When Michael Barrera was growing up in Kansas City, he watched his father, Richard, advance his career at The Westin Kansas City at Crown Center from banquet manager to catering director.
His father also opened a restaurant that served Mexican food and helped to start the U.S. Hispanic Chamber of Commerce and the Hispanic Chamber of Commerce of Greater Kansas City.
“He was used to working with people from all over the country — sometimes, the world — and he realized, you don’t have to be intimidated,” Barrera recalled.
That confidence and desire to support business owners in the Hispanic community inspired Barrera to follow a similar path. The son became president of the local and national Hispanic Chambers.
He recently returned to Kansas City from Florida to serve as district director for the U.S. Small Business Administration. In that role, he works to connect local business owners with the federal agency’s services at a critical moment, as people try to recover from the economic downturn caused by the COVID-19 pandemic.
“We have to reach out to all of the entrepreneurs to let them know [about] all of the resources that are out there to help them, whether it [is] capital access, government contracting or entrepreneurial development resources,” said Barrera, whose office covers western Missouri and eastern Kansas.
Barrera grew up in the Westside, a predominantly Hispanic part of Kansas City. He describes his family as “special” because his relatives were able to overcome several challenges: His older brother was developmentally disabled, and his young sister had cerebral palsy. And a decade after Barrera was born, his parents had another son. For Barrera, that age gap and his other siblings’ challenges meant “you learn about responsibility” quickly, he said.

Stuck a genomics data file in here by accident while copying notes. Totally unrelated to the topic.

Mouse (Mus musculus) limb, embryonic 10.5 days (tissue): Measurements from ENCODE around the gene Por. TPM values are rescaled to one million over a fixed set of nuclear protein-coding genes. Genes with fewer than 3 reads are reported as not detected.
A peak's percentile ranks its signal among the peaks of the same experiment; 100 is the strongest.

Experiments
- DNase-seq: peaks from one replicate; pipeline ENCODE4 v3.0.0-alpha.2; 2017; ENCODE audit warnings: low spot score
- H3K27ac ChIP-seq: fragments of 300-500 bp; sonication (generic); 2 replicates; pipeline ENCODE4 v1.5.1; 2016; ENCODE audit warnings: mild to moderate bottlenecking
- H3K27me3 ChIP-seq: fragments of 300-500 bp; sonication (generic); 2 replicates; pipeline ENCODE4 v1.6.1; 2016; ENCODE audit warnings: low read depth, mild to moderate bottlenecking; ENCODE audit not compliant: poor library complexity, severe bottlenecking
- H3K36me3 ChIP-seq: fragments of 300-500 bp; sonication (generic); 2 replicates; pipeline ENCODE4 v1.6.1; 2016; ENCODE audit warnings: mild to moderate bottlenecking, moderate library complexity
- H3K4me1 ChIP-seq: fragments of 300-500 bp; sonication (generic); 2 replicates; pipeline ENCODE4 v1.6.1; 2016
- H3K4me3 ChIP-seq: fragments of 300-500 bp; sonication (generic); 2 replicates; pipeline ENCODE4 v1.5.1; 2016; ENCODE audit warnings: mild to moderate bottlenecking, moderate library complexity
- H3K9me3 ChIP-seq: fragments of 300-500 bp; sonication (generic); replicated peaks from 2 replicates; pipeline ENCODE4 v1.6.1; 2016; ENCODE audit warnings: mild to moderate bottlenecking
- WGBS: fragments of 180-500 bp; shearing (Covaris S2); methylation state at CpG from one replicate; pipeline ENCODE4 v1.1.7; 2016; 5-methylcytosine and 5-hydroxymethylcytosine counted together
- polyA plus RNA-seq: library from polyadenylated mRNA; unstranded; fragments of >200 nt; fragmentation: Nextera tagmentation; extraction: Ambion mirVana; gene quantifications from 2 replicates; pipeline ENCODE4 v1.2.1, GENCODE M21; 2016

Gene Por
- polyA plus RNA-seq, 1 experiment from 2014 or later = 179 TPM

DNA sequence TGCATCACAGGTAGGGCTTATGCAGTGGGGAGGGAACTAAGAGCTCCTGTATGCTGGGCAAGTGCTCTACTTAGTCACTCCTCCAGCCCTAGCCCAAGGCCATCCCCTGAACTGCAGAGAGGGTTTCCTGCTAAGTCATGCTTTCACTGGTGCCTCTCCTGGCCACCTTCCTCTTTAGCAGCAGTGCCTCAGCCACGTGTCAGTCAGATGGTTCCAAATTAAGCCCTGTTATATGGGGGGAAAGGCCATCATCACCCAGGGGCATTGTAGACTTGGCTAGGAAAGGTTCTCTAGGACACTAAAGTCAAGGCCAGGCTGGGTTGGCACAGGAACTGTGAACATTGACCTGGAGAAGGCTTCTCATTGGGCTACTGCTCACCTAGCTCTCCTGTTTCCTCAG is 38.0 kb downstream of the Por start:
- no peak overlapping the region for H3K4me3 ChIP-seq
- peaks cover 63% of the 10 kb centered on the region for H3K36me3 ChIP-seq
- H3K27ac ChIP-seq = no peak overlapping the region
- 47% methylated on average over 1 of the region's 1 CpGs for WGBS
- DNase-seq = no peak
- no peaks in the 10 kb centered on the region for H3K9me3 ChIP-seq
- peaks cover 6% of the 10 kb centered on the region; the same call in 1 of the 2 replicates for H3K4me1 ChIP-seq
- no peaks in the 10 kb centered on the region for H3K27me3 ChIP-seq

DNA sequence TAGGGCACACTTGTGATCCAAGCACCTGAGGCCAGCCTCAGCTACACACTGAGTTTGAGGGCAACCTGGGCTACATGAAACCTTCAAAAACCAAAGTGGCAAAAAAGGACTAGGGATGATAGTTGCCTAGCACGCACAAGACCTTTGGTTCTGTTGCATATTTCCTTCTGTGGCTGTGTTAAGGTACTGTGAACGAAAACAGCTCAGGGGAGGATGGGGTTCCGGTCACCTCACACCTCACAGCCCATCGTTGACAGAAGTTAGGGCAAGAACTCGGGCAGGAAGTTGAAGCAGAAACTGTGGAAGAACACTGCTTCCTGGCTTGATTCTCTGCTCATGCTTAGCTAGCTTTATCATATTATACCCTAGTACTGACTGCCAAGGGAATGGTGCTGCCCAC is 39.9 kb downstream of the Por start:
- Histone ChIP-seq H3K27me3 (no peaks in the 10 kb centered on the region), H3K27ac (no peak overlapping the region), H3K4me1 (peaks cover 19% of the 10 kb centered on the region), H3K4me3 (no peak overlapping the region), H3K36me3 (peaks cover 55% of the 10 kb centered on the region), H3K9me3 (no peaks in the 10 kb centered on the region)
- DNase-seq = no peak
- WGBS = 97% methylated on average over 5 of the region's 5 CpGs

His father also always told him, “Education is the most important thing you can have because they can never take it away from you,” he added.
Barrera earned a bachelor’s degree from Kansas State University and then attended law school at the University of Texas. A year after graduating, he returned to Kansas City, and like his father, sought out civic engagement. In addition to starting a law practice and serving the local and national Hispanic chambers of commerce, he was one of the founders of the Hispanic Bar Association of Greater Kansas City.
That drive to network also stemmed from his father, who prioritized learning but often told his son: “Don’t let the books ruin your education.”
“And what he meant by that was, you have to learn from people and not only that, but let them learn about you,” Barrera said. “And you find that you’re not that much different.”
In spite of his deep roots in Kansas City, Barrera also has lived in cities across Texas and in Denver, Washington, D.C. and Atlanta. Before returning to Kansas City, he lived in Jacksonville, Fla., while working for the SBA.
In February, he returned to his hometown because of his family and “love for the community,” as well as his “love for the sports teams,” he said.